Barrett and People of Praise have both remained quiet about her affiliation, it’s pretty clear that she has been heavily involved with the group. The NYT reported that both her father and her husband’s father held leadership positions within the group, and multiple photos of Barrett have appeared in Vine & Branchesthe official magazine of People of Praise. Those photos disappeared from the online edition of the magazine shortly after Barrett was nominated to the Circuit Court judgeship in 2017, but when The New York Times has screenshots, the damage is already done.

People of Praise doesn’t make all their views public, but among all the religious jargon on their website, there are some telling pieces of information. For one, they offer a course for married couples called Marriage In Christ, which specifies that “Marriage in the Christian tradition is the union of a man and a woman.” Basically, this doesn’t bode well for any kind of progressive agenda if Amy Coney Barrett is confirmed to the Supreme Court.

So, for the next six weeks, keep calling your Senators, keep encouraging everyone in your life to vote, and keep doing everything you possibly can to stop the literal face of Gilead from getting confirmed to the Supreme Court.

CORRECTION: A previous headline stated that People of Praise was a direct inspiration for “The Handmaid’s Tale.” Atwood has never referred to People of Praise directly and reporting suggests multiple religious groups inspired her work.

How Weddings Have Changed In The 5 Years Since Marriage Equality

I remember exactly where I was the day that the Supreme Court landmark ruling of Obergefell v. Hodges was decided on June 26th, 2015, marking the beginning of marriage equality in all 50 states. When the decision was announced, I was sitting in the front seat of my car in summertime heat, sweating and teary-eyed, and I watched the news coverage unfold on my phone as I tried to absorb the moment. I knew at that time I wanted to propose to my then-girlfriend, and I also knew that should I do so, we’d be considered lawful spouses in every single state in the nation, not just our own home state of California, where marriage equality was legalized in 2013. So yes, I was elated, but it also felt like the way the normal course of events should be unfolding. It felt like, “duh, finally.” Now, on the five-year anniversary of that landmark decision, ironically, it feels even more precious and relevant to me now than it did when it initially happened.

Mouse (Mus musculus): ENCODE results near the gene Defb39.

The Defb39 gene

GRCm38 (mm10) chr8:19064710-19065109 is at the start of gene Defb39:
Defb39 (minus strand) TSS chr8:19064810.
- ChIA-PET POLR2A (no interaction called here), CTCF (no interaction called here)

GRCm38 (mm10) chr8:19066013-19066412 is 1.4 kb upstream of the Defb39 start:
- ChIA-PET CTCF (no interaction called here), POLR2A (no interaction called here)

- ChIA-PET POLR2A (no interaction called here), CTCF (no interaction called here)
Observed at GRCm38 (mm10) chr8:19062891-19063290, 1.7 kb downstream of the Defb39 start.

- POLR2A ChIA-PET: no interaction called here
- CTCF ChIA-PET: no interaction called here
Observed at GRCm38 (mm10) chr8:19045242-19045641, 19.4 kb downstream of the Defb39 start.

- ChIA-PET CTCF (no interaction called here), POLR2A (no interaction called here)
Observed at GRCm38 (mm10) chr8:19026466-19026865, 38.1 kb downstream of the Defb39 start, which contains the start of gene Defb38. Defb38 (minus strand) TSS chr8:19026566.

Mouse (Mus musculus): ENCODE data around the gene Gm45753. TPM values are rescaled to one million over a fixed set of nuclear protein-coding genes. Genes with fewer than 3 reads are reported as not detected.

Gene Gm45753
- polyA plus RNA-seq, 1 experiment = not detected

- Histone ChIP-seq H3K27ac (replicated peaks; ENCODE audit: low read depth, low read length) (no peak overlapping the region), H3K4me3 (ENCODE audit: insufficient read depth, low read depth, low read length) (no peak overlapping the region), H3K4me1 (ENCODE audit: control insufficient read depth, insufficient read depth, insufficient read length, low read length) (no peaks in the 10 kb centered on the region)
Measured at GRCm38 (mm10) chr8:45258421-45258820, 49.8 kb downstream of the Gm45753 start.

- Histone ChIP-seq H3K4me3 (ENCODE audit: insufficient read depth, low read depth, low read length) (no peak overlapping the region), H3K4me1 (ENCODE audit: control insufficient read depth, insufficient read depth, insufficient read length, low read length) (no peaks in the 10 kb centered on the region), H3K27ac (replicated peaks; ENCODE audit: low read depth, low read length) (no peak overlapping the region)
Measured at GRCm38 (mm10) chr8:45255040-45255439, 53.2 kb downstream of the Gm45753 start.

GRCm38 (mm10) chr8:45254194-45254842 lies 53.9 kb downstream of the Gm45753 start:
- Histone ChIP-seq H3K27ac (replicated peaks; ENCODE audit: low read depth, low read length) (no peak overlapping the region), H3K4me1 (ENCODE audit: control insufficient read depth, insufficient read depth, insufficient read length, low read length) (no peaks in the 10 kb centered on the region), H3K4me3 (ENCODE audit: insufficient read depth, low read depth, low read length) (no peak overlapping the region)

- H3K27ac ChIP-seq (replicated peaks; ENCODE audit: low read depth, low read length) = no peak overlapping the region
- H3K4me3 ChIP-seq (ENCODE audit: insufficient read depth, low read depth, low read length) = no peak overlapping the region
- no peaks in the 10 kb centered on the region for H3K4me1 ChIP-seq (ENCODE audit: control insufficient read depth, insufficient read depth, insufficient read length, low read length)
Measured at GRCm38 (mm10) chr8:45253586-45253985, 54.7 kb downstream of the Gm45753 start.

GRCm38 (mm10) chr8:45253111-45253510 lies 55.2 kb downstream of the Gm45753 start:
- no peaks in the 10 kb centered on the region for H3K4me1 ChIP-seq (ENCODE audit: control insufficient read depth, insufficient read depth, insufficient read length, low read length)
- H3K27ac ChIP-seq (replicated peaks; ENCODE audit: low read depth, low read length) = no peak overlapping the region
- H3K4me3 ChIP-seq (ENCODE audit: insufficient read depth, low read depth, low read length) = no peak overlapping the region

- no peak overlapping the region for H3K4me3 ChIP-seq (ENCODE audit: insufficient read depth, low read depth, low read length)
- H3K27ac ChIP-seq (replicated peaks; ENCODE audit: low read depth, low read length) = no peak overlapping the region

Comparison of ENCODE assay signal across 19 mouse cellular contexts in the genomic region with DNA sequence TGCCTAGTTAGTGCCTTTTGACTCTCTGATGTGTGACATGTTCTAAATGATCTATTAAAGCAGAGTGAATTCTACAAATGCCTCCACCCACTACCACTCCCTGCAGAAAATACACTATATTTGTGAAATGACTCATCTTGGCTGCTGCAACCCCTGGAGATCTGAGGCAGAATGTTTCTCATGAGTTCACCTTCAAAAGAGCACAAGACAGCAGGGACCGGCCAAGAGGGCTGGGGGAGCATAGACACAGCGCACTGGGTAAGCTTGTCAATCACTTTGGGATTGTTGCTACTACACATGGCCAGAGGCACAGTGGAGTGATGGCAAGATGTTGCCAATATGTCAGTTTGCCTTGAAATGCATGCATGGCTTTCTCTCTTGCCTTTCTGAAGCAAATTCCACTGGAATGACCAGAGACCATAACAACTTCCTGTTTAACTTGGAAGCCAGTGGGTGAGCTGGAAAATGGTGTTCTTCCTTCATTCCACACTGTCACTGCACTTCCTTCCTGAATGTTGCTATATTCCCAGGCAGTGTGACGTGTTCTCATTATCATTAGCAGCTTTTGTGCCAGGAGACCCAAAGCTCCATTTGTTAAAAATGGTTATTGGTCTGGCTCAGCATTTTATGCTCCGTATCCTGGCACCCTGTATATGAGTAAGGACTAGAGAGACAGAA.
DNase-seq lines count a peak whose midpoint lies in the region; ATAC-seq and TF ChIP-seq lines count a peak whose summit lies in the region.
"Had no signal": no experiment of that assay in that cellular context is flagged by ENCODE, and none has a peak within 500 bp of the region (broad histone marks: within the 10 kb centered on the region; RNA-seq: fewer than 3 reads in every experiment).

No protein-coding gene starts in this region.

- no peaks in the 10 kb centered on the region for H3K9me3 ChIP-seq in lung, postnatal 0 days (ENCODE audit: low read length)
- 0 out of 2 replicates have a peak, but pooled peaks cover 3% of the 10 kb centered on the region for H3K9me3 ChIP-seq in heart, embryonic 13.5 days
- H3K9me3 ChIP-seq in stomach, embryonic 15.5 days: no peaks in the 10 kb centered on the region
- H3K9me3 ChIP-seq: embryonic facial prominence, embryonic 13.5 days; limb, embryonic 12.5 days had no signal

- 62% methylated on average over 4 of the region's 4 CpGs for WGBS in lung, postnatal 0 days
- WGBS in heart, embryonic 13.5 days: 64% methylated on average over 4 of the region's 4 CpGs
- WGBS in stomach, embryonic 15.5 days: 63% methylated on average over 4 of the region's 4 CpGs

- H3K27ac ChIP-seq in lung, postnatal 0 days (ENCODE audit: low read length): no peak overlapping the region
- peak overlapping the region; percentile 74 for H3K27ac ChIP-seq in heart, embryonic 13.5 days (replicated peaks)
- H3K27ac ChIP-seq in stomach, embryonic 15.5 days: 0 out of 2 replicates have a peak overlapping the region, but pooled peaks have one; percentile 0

My wife and I were married in 2018, and while we had the ability to do that legally where we live since 2013, it meant something undeniable that it was legal in all states by the time we said our vows. Getting married as a gay person is notable because it partially makes you feel more normal. You’re engaging in an experience that straight people have been allowed to do freely for like, ever, while simultaneously feeling critically important. It’s not just the biggest day of your life because you’re marrying the person you love; it’s the fact that you have the ability to legally do that at all.

There’s a certain dignity in marriage and in that kind of public commitment you make to someone, and while it shouldn’t have to feel like a privilege, it does. Marriage is the most intimate thing, but it’s also a sort of love that’s meant to be shared and expressed. It gives us a validation that makes us feel closer and more visible to the world around us. For all those reasons, plus the general fact that we, you know, love each other, we wanted our wedding to be a celebration. That seems like a no-brainer, but we wanted it to actually be a main focus of the entire day and featured front and center, so we went through some effort to make that happen. And based on insights from WeddingWire’s Celebrating 5 Years of Nationwide Marriage Equality report, which analyzed data from 2015 to 2019 to understand shifts and trends that have occurred in LGBTQIA+ weddings since the legalization of marriage equality nationally, we aren’t alone in choosing an experience that felt authentic and original.